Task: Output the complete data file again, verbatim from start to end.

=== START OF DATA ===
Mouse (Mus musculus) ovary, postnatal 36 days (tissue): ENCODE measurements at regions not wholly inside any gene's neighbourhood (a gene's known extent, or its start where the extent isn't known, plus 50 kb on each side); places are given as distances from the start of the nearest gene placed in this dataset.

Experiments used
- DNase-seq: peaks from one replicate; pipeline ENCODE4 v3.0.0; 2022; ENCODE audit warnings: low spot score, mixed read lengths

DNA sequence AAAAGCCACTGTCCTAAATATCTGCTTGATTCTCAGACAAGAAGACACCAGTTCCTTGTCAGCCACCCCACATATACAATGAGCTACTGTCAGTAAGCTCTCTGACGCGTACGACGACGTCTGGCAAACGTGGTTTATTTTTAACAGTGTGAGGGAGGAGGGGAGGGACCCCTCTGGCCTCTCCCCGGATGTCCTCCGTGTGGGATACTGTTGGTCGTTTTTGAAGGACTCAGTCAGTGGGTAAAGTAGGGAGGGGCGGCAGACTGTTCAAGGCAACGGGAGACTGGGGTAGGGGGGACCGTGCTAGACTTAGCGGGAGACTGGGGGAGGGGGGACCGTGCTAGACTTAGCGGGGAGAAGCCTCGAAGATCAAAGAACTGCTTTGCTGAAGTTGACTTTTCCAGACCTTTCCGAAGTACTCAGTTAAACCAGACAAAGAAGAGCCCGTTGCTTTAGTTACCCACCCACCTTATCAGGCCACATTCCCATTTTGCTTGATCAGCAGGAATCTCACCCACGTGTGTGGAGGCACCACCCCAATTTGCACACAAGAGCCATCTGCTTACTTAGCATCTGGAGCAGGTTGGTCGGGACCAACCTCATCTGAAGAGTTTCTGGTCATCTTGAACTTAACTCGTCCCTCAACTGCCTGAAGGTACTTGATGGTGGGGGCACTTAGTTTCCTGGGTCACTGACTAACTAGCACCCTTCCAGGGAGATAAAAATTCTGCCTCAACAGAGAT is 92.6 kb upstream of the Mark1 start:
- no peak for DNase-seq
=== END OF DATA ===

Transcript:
Mouse (Mus musculus) ovary, postnatal 36 days (tissue): ENCODE measurements at regions not wholly inside any gene's neighbourhood (a gene's known extent, or its start where the extent isn't known, plus 50 kb on each side); places are given as distances from the start of the nearest gene placed in this dataset.

Experiments used
- DNase-seq: peaks from one replicate; pipeline ENCODE4 v3.0.0; 2022; ENCODE audit warnings: low spot score, mixed read lengths

DNA sequence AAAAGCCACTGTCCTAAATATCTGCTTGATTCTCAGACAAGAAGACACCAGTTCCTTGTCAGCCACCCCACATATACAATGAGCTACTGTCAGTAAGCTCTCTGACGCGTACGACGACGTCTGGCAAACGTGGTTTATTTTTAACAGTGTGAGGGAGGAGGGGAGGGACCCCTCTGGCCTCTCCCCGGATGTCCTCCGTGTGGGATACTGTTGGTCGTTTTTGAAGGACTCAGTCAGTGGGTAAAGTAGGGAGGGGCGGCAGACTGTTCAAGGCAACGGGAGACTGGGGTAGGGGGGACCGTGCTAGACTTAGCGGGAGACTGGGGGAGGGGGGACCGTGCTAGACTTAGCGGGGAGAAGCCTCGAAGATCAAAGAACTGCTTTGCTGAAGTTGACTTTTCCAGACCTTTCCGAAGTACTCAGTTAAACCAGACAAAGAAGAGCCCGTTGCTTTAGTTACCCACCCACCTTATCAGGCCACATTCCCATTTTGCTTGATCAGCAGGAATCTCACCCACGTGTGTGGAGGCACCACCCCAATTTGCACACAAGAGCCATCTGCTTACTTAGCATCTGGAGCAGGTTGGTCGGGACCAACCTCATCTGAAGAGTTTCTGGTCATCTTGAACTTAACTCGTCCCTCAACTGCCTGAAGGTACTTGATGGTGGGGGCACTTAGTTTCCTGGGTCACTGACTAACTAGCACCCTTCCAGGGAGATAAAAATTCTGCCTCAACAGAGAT is 92.6 kb upstream of the Mark1 start:
- no peak for DNase-seq